Galleri Flach+Thulin is pleased to present the exhibition Bamako: Mats Hjelm and Mohamed Camara.

Bamako, the capital of Mali is renowned for its fantastic music scene. We rarely hear about contemporary art and photography, even though it is here that Africa’s largest photography- and videobiennale is arranged every other year: Les Rencontres Africaines de la photographie. Here we are given an unsurpassed opportunity to get acquainted with artists and photographers from the whole African continent and to get an insight in a rich and comprehensive image world that is rarely seen in Northern Europe.

The exhibition Bamako with works by Mats Hjelm from Sweden and Mohamed Camara from Mali is partly the result of meetings that can emerge in relation to this type of manifestation. In the purpose of establishing contact between Swedish and Malien artists, Mats Hjelm travelled to Mali in the beginning of November, together with Annica Karlsson Rixon and Jessica Faiss. Mohamed Camara, born and raised in Bamako, partly lives in Paris and Bamako, was one of many participants in the Biennale.


In his photography Mohamed Camara depicts his home environment with a strong sense of intimacy. The viewer meets rooms and situations, taken from the inside, in a family atmosphere and situation. Titles such as “Certain matins, je commence ma journée à la fenêtre” (Some mornings, I begin the day at my window) or “Certains matins, ma cousine me fait des trucs que je ne comprends pas” (Some mornings, my cousin does strange things that I don’t understand) reinforce the impression of photographs that have emerged in a very close contact between Camara and his world of motives. In many pictures only a door or a window opening through which a strong light emerges is seen, sometimes concealed behind a drape. The photographs invite the viewers to an intimate situation that both enhance a sense of a chance moment and of being meticulously, almost scenographically, arranged.


Mats Hjelm’s installation Men at Work sees everyday life in Bamako from a different perspective. Since many years engaged in political and social processes with links to the United States and the Afro-American community, as for instance depicted in the film Black Nation that recently appeared on Swedish Television, Mats Hjelm has an obvious interest in meeting people in their everyday life of the west African continent. In the images now presented we meet craftsmen from an industrial area at the outskirts of Bamako. It is a masculine environment that is busy from morning until night. It is a situation that is very much different from the world Hjelm presents in the film Black Nation, where the starting point is a black congregation in downtown Detroit, and that also aim for a male black identity. But if hopelessness and passivity is the overriding theme of the film, the images in the exhibition display an everyday trot within a system and a structure that create security and stability, despite poor material living conditions.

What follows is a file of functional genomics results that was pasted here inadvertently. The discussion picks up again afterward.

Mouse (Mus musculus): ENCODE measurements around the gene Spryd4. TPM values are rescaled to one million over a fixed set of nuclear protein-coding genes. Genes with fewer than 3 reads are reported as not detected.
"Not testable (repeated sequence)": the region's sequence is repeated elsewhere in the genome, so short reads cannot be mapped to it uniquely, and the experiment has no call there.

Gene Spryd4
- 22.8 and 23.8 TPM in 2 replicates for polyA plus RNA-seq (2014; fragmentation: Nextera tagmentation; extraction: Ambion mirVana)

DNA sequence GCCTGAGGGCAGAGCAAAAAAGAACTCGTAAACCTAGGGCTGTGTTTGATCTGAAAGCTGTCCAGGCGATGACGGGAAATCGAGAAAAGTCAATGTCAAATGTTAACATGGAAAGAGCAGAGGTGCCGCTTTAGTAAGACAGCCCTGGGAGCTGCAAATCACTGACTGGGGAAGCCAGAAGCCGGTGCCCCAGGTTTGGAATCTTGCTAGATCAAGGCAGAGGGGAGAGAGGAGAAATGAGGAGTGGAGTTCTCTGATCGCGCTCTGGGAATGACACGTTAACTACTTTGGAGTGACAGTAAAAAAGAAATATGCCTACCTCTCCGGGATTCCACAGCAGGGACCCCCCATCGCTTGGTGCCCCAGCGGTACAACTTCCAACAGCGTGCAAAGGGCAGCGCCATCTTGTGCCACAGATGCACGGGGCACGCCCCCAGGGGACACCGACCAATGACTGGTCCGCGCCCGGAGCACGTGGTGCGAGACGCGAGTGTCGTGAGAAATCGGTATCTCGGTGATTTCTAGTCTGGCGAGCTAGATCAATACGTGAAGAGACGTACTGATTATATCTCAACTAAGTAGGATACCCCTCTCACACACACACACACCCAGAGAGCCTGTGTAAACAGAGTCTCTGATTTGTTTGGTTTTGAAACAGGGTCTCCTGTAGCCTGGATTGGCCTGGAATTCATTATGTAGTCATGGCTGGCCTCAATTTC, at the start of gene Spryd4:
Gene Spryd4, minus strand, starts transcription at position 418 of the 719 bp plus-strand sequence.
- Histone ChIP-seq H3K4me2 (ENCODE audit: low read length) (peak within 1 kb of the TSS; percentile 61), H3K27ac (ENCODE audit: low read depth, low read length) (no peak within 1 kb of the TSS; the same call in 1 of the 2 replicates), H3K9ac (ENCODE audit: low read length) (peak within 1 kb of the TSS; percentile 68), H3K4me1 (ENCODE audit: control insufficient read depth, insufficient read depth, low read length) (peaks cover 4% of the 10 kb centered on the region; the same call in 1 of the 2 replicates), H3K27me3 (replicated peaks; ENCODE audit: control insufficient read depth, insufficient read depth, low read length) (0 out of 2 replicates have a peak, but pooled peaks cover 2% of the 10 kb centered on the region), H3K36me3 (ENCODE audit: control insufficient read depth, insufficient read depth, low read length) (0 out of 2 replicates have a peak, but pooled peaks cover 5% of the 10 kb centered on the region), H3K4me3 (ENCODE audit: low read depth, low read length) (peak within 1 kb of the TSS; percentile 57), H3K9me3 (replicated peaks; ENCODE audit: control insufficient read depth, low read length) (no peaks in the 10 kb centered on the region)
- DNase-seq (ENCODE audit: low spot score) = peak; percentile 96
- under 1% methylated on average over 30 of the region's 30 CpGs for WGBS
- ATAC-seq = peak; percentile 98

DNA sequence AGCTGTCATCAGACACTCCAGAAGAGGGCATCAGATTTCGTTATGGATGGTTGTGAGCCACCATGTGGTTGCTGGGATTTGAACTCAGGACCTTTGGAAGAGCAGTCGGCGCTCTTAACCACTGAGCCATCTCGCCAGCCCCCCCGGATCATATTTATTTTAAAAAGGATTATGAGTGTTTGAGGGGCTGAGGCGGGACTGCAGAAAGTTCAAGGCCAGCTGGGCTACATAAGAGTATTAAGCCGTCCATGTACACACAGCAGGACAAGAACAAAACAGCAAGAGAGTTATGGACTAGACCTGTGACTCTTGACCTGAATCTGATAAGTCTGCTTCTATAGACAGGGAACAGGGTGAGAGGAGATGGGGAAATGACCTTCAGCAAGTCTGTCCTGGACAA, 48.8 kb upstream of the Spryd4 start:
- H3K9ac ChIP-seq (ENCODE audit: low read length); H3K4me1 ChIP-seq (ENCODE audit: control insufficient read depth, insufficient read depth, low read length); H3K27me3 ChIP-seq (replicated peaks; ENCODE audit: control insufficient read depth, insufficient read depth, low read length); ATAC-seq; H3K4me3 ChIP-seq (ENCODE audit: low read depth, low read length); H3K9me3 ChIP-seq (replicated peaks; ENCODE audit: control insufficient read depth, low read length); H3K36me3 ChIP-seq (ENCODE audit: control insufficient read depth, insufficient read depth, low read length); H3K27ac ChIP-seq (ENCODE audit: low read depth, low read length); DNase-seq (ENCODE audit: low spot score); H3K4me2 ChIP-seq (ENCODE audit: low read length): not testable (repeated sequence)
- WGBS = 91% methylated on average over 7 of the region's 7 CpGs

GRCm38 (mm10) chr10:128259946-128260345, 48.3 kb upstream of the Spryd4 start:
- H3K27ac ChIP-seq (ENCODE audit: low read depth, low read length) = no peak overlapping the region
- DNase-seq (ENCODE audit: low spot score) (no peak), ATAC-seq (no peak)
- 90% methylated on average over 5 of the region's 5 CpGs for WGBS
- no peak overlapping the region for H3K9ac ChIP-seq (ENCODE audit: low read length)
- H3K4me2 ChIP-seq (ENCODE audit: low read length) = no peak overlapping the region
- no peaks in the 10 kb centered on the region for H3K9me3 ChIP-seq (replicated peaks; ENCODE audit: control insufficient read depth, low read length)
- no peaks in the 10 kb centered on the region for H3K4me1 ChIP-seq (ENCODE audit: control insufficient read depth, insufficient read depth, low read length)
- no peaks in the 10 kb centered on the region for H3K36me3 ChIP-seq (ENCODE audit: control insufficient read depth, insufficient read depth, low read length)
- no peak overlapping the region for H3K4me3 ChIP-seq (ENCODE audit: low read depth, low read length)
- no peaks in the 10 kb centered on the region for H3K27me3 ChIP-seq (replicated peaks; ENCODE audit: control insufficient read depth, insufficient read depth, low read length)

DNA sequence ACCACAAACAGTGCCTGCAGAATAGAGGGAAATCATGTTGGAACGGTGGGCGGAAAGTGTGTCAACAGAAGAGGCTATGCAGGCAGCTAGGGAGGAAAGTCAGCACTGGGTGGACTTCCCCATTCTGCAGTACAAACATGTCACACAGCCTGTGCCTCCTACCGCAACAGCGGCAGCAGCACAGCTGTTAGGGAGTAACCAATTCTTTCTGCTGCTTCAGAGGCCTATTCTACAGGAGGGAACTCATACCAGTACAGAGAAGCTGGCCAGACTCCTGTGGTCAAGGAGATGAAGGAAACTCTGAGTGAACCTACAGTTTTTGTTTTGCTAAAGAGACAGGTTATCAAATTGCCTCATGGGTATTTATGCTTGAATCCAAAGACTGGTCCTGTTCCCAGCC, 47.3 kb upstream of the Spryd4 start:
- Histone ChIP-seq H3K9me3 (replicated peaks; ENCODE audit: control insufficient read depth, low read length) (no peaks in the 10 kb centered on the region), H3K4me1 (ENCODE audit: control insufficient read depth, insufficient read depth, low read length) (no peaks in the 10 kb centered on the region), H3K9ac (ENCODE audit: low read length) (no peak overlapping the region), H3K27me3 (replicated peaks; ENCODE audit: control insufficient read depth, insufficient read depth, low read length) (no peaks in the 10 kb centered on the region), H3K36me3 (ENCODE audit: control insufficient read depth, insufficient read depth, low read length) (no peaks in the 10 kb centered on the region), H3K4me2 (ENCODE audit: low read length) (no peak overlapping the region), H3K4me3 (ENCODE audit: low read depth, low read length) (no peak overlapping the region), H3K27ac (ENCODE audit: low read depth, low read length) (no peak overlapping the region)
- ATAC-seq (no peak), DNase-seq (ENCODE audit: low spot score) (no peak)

The meeting between Mats Hjelm and Mohamed Camara is two stories with different perspectives, different artistic strategies and two completely different references to the site, Bamako. Here aesthetic considerations and strategies are put up against the documentary quality of photography in a way that challenges the viewer’s interpretations and opinions.


Mats Hjelm was born 1959. He lives and works in Stockholm. He is currently in the exhibition “After Hours” together with choreographer Dorte Olesen, produced by MAP in collaboration with Moderna Dansteatern.

Exhibitions in selection: Göteborgs internationella konstbiennal, Gothenburg (2009, 2007), Brändstrom & Stene Gallery, Stockholm (2007), Moderna Museet, Stockholm (2006), National Center for Contemporary Art, Moskow ((2005), Vox/Historiska Museet, Stockholm (2005), Galerie Im taxipalais, Insbruck (2003), BildMuseet, Umeå (2003), Dunkers Kulturhus, Helsingborg (2003) and others.

Mohamed Camara was born 1985. He lives and works in Paris and Bamako.

Exhibitions in selection: The New Normal, Canzani Center Gallery, Columbia, USA (2009), Recontres Photographiques de Bamako, Bamako, Mali (2009, 2007), ICP, New York (2006), Galerie Pierre Brullé, Paris, France (2006), Espace Electra, Paris (2006), FACT, Liverpool (2005), Tate Modern, London (2004), Barcelona CCCB (2004), Lieu Unique, Nantes (2004) and others.


The exhibition Bamako: Mats Hjelm and Mohamed Camaro is a part of a series of exhibitions within the project IN FOCUS/Contemporary African art and photography, an art-project initiated by Dorothea Flodin (Fotografins hus) and Eva-Lotta Flach (Galleri Flach+Thulin) in close collaboration with Matilda Wallin. The intention is to create a platform for collaborations between artists and curators in the Nordic region and Africa.

In 2009 the following exhibitions and seminars have occured within this project:

In Camera by Kathryn Smith: 27 mars – 6 april 2009, Fotografins Hus

Monography by Samuel Fosso: 24 oktober – 29 november 2009, Fotografins Hus

Le Potrait , workshop by Annica Karlsson Rixon in collaboration with Association Femmes Photographes du Mali, Bamako, nov 2009

Videopresentation by Jessica Faiss, FAIVA, Musée National and Centre Soleil D’Afrique, Bamako, november 2009Black Nation, a film by Mats Hjelm, Centre Culturel Français, Bamako and Centre Soleil d’Afrique, Bamako, november. 2009